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A Longitudinal Examination of Gun Reporting by Middle and High-School Students

NCJ Number
Journal of School Violence Volume: Online Dated: May 2024
Date Published
May 2024

This article reports on a research project aimed at improving the likelihood of gun reporting at school; it describes the authors’ methodology, findings, and implications; and notes that individuals’ ability to make anonymous reports as well as school climate played a role in gun reporting rates.


A variety of factors are associated with the likelihood of reporting guns at school; however, mixed empirical findings hinder our ability to inform policies to reduce school violence. Additionally, many of the established factors are difficult to change over time, and limited attention has been devoted to more malleable factors such as anonymous reporting. To better understand how to improve the likelihood of gun reporting at school, the authors drew from three waves of survey data from 3,633 students in St. Louis, Missouri. Using a multilevel model, they find that perceived risk of victimization and the availability of anonymous reporting increase the likelihood of gun reporting, while negative peer commitment, self-reported delinquency, and victimization decrease the likelihood of reporting. Additional analyses suggest that independent of known risk factors that inhibit reporting, increases in school climate and improvements in availability of anonymous reporting can increase the likelihood of reporting guns at school. (Published Abstract Provided)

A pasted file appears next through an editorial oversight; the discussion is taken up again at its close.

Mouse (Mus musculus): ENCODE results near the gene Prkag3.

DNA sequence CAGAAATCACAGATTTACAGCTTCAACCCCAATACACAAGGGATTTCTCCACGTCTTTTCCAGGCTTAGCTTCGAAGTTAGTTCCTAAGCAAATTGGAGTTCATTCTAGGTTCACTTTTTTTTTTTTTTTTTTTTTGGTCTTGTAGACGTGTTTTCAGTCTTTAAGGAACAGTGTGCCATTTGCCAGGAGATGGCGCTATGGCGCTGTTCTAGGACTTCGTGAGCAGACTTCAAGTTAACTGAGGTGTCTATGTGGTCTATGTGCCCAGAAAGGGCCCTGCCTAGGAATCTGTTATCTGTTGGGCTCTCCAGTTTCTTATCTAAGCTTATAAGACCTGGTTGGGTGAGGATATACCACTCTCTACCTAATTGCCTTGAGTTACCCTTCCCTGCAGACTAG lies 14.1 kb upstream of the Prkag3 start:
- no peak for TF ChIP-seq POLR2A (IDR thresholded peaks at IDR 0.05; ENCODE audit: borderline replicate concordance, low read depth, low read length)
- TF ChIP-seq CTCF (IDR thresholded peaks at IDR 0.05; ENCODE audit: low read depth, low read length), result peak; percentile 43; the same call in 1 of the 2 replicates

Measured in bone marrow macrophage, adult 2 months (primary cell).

Date Published: May 1, 2024